# compare and contrast a 2p6 orbital to a 4s1 using quantum numbers to help [closed]

Would you be able to help me understand how to compare and contrast a 2p6 orbital to a 4s1 using quantum numbers to help?

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$$2\mathrm{p}^6$$, $$4\mathrm{p}^1$$ are not orbitals.

It is a partial description of an atom electron configuration, saying there are 6 electrons in 3 orbitals $$2\mathrm{p}$$, respectively 1 electron in the orbital $$4\mathrm{s}$$.

$$2$$ in $$2\mathrm{p}$$ means the (main, energy ) quantum number $$n=2$$. $$n$$ can have values 1, 2, .....

$$p$$ in $$2\mathrm{p}$$ means the ( orbital, orbital angular momentum) quantum number $$\ell=1$$. $$\ell$$ can have values 0, 1, ... , $$n$$ - 1.

The ( magnetic ) quantum number $$m$$ ( $$-\ell \le m \le +\ell$$ ) is for the axis projection of the vector of the electron orbital momentum ), determining e.g. there is

• 1 orbital $$n\mathrm{s}$$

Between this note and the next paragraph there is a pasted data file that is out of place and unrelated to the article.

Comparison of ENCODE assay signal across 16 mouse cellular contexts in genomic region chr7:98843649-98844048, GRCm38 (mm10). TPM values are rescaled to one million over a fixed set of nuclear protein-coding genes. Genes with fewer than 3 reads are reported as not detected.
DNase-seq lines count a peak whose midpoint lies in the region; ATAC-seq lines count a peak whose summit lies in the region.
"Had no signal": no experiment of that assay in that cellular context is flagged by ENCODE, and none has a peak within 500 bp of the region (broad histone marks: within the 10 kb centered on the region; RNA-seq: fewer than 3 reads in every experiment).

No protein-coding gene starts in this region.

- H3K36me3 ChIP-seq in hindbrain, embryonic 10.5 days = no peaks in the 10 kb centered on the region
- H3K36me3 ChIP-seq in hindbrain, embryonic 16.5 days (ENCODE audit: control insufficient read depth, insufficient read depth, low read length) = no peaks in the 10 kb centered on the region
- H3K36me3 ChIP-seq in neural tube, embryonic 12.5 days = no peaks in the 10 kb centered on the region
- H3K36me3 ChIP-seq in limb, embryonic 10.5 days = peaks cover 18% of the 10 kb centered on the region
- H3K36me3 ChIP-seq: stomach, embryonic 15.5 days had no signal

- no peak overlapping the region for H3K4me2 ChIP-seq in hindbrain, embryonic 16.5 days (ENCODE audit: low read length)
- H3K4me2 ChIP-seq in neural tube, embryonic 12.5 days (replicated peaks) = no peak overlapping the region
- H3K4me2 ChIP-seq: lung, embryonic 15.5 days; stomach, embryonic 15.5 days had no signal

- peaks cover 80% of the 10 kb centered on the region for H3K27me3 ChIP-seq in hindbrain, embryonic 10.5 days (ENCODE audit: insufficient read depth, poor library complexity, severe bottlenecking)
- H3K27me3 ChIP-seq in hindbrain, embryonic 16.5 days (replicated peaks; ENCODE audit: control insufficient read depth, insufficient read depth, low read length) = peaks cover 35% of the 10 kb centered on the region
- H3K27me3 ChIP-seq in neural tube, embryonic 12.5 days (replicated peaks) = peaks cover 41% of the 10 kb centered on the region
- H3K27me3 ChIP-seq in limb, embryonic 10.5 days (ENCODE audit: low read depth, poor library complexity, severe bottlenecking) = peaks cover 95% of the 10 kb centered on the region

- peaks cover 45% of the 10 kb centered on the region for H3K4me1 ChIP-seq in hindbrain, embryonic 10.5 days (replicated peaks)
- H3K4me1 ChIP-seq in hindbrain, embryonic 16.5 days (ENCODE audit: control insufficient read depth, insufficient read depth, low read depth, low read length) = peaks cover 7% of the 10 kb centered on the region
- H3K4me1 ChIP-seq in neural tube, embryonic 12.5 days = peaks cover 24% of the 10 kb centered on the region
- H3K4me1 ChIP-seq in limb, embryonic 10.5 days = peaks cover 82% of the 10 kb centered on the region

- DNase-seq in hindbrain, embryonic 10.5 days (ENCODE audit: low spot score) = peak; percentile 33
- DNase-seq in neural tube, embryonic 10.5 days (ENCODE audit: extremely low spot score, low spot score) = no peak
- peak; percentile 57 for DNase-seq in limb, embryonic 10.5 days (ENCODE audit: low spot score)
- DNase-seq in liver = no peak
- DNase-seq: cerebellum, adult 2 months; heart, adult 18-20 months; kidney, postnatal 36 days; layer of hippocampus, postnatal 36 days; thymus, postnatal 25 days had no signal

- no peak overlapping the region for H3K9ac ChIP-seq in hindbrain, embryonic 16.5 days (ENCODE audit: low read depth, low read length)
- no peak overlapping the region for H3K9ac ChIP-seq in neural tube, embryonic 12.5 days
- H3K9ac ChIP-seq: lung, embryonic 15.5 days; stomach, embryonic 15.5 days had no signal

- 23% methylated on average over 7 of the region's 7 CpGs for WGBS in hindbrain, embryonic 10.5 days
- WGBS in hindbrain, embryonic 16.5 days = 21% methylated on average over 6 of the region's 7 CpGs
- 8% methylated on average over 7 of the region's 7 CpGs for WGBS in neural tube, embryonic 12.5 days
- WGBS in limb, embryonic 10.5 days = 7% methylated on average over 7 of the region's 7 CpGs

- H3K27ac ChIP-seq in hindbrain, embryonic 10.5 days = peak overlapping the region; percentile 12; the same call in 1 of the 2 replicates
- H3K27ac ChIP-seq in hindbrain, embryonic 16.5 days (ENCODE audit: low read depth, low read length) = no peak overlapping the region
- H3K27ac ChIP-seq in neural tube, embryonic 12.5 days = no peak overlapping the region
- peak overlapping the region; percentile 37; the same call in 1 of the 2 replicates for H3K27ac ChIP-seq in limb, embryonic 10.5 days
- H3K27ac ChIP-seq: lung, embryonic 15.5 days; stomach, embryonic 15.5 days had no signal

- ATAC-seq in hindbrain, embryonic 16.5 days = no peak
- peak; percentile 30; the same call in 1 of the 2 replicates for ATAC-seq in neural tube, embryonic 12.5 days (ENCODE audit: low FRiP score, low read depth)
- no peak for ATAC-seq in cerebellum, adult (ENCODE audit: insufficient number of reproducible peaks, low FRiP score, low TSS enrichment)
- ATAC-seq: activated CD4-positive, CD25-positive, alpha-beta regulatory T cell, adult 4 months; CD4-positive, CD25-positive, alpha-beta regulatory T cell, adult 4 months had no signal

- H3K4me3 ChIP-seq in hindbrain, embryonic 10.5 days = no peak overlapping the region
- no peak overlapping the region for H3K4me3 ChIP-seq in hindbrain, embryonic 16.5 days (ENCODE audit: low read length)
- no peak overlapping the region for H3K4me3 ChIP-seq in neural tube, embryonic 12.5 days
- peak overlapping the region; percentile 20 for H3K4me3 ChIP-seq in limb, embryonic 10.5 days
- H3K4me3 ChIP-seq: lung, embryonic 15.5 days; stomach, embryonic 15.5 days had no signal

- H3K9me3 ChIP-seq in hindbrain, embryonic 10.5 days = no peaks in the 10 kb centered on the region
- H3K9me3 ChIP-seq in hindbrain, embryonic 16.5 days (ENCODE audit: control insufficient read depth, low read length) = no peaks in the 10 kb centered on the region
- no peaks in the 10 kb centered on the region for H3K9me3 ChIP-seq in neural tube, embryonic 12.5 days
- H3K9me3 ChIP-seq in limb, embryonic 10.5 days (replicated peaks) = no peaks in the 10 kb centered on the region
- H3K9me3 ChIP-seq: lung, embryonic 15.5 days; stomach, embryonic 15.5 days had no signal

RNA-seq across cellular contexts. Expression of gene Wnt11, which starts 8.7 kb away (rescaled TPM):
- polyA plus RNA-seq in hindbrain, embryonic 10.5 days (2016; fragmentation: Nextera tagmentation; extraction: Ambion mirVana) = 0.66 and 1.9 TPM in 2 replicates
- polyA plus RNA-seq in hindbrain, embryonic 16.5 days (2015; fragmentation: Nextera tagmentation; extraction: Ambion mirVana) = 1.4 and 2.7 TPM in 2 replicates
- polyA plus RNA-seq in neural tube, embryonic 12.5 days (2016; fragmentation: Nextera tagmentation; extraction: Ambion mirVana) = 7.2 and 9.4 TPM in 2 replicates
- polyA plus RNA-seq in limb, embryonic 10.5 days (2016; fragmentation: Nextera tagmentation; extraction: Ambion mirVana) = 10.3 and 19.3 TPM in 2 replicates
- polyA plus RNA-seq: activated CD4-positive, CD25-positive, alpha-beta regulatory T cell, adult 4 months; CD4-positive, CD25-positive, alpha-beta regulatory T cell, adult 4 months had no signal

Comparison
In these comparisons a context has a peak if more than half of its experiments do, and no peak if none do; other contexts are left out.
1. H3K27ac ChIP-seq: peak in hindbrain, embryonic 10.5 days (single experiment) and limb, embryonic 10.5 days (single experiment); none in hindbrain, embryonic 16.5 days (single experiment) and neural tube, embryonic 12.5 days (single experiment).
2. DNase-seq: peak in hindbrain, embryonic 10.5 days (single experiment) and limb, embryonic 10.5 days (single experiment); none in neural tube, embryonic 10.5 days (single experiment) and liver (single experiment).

• 3 orbitals $$n\mathrm{p}$$, called $$\mathrm{p_x, p_y,p_z}$$

• 5 orbitals $$n\mathrm{d}$$, called $$\mathrm{d_{{xy}^2}, d_{{xz}^2}, d_{{yz}^2}, d_{x^2-y^2}, d_{z^2}}$$

• 7 orbitals $$n\mathrm{f}$$, being seldom explicitly named.

In a hydrogen atom, or ions with just 1 electrons, orbitals with the same $$n$$ have the same energy(*).

In multielectron atoms, electrons in different orbitals have different interaction with other electrons and their energy differ. Their energy increases in order $$\mathrm{s < p < d < f}$$

Generally, but with multi exceptions, the energy ( and filling order) increases in this order:

1s 2s 2p 3s 3p 4s 3d 4p 5s 4d 5p 6s 4f 5d 6p 7s 5f 4d 7p

The naming has historical origin in spectroscopy. s as sharp, p as principal, d as diffuse, f as fundamental.

1. s means $$\ell = 0$$
2. p means $$\ell = 1$$
3. d means $$\ell = 2$$
4. f means $$\ell = 3$$

Orbitals have 3 meanings:

1. A wave function being a particular solution of the Schroedinger wave equation, with integer constants $$n, l, m$$ called quantum numbers.
2. An electron quantum state with the particular $$n, l, m$$ values
3. A 3D shape, describing the probable electron occurence, with borders defined by occurence probability threshold, corresponding to 1 and 2.

(*) Relativistic corrections for Schroedinger equation reveals and explain observations it is not fully true.